Initial character creation is based on rolling ability scores, picking a race and class, spending your skill points, and then selecting one or more feats.
Abilities are determined by rolling 4d6 and totalling the highest 3. This is done six times and then the results can be assigned in any order to the 6 attributes. Depending on your choice of initial class and your Intelligence score, you get somewhere between 4 and 40 skill points to distribute initially. Skills related to your class get +1 on a d20 per point; other skills get +1 per 2 points spent. You can put 4 points max in any one skill (i.e. +4 or +2, depending of type).
Notably missing from character creation is any sort of social stats or descriptions. Characters start with a random amount of money depending on class, but there is no option to have different social status, perks, contacts, patrons, etc. Indeed, even the concept of having a home, family, or job are absent from character generation. It also leaves out the concept of developing motivations for the PCs, although it is implied that as adventurers the PCs make their living by looting and mercenary work.
While the skill and feat selection gives some flexibility, it is fairly difficult to make a starting character very distinctive this way. The maximum on skill ranks is such that any starting skills are not much different than default. i.e. If you take the maximum on Disguise, you only have a 20% better chance on any attempt than if you had no Disguise skill. Even that is only if you are one of the 2 classes that has Disguise as a class skill, while for other classes the maximum is only +10%.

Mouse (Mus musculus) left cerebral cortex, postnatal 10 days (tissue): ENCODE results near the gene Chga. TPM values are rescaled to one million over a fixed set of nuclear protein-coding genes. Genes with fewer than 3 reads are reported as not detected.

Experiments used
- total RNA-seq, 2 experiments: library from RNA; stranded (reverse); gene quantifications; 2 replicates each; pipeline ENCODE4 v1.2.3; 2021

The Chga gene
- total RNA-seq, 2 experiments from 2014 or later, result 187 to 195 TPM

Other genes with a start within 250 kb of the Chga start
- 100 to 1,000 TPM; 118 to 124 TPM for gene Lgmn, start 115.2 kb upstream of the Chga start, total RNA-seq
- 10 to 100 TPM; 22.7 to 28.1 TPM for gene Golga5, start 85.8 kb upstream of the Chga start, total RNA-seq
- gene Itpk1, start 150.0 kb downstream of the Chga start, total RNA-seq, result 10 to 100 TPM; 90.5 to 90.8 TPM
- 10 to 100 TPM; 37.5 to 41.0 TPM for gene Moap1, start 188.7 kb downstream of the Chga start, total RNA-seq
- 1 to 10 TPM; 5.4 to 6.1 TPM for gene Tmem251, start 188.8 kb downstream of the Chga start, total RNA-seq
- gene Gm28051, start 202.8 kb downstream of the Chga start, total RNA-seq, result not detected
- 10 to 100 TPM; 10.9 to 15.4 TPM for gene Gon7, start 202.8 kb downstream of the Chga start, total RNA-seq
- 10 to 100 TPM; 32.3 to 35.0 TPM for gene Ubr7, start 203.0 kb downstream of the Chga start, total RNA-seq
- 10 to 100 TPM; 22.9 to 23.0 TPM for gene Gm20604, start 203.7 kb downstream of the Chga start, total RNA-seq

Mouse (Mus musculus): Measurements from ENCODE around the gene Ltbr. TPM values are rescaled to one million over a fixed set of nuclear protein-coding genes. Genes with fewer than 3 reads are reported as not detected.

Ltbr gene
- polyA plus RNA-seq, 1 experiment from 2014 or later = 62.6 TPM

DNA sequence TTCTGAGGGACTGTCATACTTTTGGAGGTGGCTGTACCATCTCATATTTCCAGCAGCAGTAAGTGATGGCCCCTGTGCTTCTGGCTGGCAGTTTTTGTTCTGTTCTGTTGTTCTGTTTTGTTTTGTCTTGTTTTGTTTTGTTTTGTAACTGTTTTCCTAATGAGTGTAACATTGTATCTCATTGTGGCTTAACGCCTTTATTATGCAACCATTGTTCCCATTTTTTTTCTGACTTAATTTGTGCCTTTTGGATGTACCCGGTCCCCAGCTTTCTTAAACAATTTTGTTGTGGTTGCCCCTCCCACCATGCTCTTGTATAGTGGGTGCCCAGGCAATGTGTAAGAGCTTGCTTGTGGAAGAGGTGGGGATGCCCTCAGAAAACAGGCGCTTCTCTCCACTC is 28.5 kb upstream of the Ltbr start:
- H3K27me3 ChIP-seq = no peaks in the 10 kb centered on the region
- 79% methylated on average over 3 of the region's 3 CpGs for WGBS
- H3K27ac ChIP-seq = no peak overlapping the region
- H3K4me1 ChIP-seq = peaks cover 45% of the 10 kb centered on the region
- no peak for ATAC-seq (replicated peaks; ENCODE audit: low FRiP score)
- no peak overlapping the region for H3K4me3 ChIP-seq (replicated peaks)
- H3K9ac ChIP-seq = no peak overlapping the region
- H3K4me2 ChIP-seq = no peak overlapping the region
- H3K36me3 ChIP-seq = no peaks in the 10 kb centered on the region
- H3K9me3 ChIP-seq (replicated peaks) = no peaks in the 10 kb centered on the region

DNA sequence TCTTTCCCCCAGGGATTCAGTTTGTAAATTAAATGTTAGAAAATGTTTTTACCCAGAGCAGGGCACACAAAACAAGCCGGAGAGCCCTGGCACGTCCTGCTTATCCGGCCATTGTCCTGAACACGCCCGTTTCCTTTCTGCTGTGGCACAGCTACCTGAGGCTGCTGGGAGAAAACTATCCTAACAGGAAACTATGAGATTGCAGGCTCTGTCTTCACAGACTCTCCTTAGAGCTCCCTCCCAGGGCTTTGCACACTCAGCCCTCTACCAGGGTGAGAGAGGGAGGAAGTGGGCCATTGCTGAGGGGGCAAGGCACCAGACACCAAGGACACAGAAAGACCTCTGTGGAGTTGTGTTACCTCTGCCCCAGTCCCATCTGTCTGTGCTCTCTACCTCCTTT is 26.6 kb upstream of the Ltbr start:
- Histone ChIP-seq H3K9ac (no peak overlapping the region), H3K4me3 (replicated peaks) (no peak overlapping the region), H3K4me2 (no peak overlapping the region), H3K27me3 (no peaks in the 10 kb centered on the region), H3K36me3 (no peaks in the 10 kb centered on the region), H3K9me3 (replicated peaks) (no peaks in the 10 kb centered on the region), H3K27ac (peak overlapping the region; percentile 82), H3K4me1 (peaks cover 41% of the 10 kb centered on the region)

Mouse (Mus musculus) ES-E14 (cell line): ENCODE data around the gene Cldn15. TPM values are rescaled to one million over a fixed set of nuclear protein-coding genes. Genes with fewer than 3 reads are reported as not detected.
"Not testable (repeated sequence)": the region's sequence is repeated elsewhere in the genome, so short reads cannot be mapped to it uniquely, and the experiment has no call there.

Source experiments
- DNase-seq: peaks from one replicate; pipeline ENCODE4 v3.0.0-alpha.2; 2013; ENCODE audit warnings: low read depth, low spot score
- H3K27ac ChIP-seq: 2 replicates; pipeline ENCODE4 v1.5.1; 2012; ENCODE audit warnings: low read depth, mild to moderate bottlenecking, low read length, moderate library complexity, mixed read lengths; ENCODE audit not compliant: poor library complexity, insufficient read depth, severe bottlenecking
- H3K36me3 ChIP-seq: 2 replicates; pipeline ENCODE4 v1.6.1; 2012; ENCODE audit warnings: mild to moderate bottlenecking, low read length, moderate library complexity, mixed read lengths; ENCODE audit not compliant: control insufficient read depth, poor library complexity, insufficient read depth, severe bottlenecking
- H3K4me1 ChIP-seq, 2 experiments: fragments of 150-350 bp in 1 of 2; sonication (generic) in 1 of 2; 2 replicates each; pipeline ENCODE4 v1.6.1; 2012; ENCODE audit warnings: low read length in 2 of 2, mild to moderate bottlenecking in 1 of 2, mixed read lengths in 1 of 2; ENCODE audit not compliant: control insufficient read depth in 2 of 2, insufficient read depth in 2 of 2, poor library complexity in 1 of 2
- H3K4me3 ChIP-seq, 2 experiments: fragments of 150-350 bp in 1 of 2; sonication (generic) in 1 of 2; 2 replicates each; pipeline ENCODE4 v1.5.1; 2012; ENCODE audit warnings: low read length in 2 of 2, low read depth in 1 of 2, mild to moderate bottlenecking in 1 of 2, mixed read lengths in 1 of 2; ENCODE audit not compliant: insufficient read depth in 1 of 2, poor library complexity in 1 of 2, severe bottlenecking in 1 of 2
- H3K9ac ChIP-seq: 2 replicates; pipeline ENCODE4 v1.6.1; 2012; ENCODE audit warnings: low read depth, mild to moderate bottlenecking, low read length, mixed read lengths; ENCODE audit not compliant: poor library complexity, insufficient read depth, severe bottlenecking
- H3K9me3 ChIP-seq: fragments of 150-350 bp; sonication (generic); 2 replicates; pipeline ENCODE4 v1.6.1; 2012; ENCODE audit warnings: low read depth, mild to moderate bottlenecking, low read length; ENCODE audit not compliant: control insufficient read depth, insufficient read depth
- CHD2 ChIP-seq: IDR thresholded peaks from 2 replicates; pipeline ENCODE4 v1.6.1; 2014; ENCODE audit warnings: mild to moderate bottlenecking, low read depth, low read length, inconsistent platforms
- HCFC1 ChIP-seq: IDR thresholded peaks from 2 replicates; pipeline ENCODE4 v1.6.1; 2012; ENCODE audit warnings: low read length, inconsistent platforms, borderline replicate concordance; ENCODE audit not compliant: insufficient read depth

There is some flexibility in the system. However, it is really geared towards first making rolls and choosing a class, and then developing a character concept to fit those. The opposite approach -- forming a concept outside of the rules, and then designing the character to fit that concept -- isn't very workable under this system.
Characters advance in discrete levels. Each new level requires a number of experience points equal to the total of your current levels times 1000. When you get your new level, you can in theory take that level in any class. However, there are some restrictions which discourage taking levels in other classes (known as "multiclassing").
The first restriction is that there is a potential penalty of -15% from all further experience for each class you take, unless you stick to certain restrictions. Essentially, it is easy to have two classes without restriction. After that you must tailor your advancement or get penalties.
The more important restriction is simply that you get more benefits by taking a higher level in an existing class than starting in a new one. This is particularly noticable for spellcasters. Going from wizard-12 to wizard-13 gets you very powerful spells (7th and 4th level), while going from cleric-1 to cleric-2 only gets you a 0th and a 1st level spell. This effectively discourages significant multiclassing.